Destined to be dissected and analyzed by film students and critics for years, I’m Not There functions as a text book art film, using jump cuts, flash forwards, elliptical editing and an ambiguous ending etc. to deconstruct the many identities of Bob Dylan, both fictional and fantastical. The film’s revolving structure seeps with ambition and some untimely self indulgence (Haynes uses six different actors as a mosaic of the Dylan myth), but one can’t deny the beautiful affect most of the actors have on the story, especially Richard Gere’s lonely and poetic version of Billy the Kid and Heath Ledger’s destructive and conflicted actor. All the hype about Cate Blanchett’s 1960’s thin and wild Dylan is warranted, however these scenes elicit a repetitive and soulless nature compared to Haynes’ other five story-lines. If I’m Not There wishes to transcend identity to get at the heart of an artist’s struggle, it succeeds greatly, moving through multiple universes with jarring cuts linked only by minor overlaps of character and Dylan’s resounding music. But something feels off about Haynes’ beautiful and invigorating love letter to the Dylan legend. This mostly has to do with the first hour, which haplessly roles around with an uneven Mockumentary about Christian Bale’s Jack, a protest singer turned preacher, never letting the actor out of the stranglehold that medium wields. Haynes has linked each character with different aesthetic interpretations, and I think anyone in love with the cinema can appreciate his genius for undertaking such a venture. That doesn’t make the final result any more interesting since certain performances and scenes greatly outplay others. I’m Not There will inevitably evolve with multiple viewings, because the meticulous layering and visual design play a huge role. But at first glance, Haynes’ film feels like one artist’s fruitless longing to understand the complex nature of another, an idol who doesn’t care to be understood, just left alone. Nothing more, nothing less.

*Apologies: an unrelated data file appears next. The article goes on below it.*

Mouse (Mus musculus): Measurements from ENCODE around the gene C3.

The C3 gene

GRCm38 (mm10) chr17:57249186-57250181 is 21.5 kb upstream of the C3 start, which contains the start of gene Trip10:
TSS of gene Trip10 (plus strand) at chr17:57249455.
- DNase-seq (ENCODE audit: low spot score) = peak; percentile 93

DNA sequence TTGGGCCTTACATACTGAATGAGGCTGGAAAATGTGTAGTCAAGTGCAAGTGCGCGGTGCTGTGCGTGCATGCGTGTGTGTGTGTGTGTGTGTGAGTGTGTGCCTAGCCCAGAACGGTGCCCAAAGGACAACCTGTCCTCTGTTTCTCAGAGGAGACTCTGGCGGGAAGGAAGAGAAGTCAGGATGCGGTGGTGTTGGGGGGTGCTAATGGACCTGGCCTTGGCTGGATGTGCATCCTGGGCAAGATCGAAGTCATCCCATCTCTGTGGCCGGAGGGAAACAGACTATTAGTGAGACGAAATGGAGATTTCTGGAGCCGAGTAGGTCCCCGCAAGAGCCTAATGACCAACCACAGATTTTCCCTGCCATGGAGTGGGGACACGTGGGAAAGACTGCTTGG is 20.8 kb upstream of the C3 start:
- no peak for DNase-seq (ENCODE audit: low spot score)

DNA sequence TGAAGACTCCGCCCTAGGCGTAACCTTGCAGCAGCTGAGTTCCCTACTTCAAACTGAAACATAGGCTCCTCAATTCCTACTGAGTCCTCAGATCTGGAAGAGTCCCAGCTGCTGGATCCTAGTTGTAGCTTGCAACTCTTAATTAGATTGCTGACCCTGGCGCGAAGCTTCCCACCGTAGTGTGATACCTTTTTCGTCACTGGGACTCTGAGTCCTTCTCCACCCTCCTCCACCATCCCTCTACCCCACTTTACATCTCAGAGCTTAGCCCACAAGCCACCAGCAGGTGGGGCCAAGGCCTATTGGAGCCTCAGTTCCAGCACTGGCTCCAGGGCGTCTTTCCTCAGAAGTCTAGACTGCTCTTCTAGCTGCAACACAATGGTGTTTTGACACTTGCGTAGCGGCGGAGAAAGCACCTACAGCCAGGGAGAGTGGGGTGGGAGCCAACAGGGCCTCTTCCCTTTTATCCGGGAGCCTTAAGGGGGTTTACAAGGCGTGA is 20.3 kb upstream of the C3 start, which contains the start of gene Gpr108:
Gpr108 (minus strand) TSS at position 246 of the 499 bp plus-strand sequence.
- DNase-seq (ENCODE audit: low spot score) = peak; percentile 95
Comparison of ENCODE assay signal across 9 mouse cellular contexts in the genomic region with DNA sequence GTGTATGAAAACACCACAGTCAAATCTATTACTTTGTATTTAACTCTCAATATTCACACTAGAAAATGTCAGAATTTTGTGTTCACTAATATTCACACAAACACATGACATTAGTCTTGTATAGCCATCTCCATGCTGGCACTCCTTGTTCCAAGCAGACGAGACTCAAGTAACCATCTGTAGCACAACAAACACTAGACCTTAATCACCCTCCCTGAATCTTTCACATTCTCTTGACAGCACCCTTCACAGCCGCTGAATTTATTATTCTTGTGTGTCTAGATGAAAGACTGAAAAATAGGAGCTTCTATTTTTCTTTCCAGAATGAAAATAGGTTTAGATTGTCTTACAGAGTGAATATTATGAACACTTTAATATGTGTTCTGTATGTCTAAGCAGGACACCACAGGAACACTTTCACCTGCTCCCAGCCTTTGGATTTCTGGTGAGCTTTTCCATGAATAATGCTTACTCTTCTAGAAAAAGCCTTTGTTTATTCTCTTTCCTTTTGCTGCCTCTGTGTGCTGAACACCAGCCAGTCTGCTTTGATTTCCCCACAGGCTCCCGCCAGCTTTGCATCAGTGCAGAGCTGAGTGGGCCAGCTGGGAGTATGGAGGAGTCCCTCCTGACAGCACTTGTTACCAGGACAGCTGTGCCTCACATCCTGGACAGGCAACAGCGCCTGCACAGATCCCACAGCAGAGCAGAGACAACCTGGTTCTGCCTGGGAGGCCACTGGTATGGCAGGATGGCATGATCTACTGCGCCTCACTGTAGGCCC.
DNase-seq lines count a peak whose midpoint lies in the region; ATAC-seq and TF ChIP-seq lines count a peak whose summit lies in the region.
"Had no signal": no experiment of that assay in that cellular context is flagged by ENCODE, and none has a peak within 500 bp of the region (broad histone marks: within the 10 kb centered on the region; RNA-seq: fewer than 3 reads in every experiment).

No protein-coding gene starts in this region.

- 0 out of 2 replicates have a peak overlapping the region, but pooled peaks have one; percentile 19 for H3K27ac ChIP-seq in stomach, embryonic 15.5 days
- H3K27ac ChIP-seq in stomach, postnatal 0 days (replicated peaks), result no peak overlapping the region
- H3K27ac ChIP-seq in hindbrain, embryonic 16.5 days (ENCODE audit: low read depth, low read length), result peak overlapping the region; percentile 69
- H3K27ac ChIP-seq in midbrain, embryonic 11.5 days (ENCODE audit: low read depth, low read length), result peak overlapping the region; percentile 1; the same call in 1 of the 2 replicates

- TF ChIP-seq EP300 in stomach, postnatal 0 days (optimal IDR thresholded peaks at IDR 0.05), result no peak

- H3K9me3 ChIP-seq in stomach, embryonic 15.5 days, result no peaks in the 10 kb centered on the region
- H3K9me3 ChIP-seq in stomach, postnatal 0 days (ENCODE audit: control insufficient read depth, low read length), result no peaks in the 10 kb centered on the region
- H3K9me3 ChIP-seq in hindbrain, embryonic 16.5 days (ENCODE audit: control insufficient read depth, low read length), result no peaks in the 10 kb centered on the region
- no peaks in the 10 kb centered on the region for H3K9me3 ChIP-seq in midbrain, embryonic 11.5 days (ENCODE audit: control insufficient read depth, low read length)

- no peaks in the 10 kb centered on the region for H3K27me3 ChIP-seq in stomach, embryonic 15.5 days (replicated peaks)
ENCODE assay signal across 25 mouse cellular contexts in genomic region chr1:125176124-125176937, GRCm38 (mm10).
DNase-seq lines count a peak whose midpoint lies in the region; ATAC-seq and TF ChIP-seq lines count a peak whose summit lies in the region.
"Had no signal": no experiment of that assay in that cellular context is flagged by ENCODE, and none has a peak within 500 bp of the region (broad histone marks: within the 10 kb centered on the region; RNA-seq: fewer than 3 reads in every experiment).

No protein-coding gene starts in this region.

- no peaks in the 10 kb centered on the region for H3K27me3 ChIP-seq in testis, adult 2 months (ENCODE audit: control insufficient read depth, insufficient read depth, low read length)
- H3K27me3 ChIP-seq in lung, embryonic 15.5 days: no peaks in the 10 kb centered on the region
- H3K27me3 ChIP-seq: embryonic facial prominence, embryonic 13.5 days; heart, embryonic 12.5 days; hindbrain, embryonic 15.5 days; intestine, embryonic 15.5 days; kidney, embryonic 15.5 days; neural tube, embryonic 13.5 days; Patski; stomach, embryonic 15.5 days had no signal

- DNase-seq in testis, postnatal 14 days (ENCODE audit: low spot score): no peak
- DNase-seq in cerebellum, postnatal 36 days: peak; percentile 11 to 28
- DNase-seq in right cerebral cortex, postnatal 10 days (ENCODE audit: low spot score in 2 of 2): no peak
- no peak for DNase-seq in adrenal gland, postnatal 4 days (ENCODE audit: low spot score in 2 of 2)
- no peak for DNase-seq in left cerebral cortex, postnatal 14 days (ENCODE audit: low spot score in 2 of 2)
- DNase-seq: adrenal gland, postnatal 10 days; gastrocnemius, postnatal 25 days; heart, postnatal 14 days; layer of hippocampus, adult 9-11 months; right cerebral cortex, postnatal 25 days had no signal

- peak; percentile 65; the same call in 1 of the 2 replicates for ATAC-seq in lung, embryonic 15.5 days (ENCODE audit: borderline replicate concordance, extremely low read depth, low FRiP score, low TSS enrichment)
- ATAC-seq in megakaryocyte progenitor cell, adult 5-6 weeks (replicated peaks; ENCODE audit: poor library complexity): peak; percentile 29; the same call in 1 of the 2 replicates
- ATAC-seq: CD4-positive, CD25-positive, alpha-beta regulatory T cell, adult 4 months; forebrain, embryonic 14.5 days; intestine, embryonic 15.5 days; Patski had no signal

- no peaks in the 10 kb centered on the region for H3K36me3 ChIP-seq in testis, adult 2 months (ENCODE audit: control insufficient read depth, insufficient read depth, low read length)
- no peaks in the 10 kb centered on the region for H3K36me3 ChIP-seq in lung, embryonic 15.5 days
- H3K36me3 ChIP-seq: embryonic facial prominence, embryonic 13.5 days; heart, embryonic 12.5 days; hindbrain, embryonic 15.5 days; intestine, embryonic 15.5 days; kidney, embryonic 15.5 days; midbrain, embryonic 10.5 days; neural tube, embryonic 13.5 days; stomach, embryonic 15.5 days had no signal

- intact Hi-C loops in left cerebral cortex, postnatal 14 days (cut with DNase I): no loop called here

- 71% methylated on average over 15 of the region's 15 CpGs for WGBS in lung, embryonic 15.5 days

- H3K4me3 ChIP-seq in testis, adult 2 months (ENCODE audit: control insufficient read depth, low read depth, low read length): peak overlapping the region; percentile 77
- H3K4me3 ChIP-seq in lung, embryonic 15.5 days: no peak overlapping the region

Most unsuccessful Hollywood films suffer from one common failure – an unworthy story. So it’s great to see Sean Penn’s haunting new film Into the Wild prove how infectious a great story can be when told with care and purpose. Adapted from Robert Krakauer’s source novel about 22 year old Christopher McCandless’ travels through the American wilderness, Into the Wild paints a romantic portrait of the college graduate/runaway hero looking for spiritual rebirth. McCandless (played with charisma and gusto by Emile Hirsch), retreats away from his dysfunctional family, friends, and material belongings for the open air and adventure of the road, meeting a cast of memorable characters along the way, the most wonderful being a hippie couple (Brian Dierker and Catherine Keener), a grain farmer (Vince Vaughn), and a lonely Vet (the sublime Hal Holbrook) with his own heartache to spare. Each falls in love with McCandless’ free wheeling spirit and charm, and are heartroken when he leaves them for the next turn. Chris understands each of their pain, yet he sees them as steps of experience toward the ultimate awakening – living off the land in the Alaskan wilderness. Most of the film is told through flip flopping time frames, paralleling Chris trekking through America’s backwoods, deserts, and rivers, with what ends up being his final resting place, an abandoned school bus in the Alaskan tundra. Penn utilizes this editing style to juxtapose Chris’ wonderful experience with the people he befriends, and his lonely demise after eating the wrong roots from the local terrain. For such a determined character to realize in his final moments the “one with nature” philosophy he’d lived by was incomplete without human connection, really speaks to the power of both Hirsch’s spellbinding performance (especially in the final moments) and Penn’s incredible patience with the material. Into the Wild depends on plenty of fantastic nature photography to create an aura of the wilderness worthy of McCandless’ vision, but these moments stand out only because the story unfolding holds beauty and mystery for the characters themselves. Thankfully, we get to share in the awe, of both McCandless’ fateful and revealing odyssey and Penn’s gallant and conflicted cinematic representation.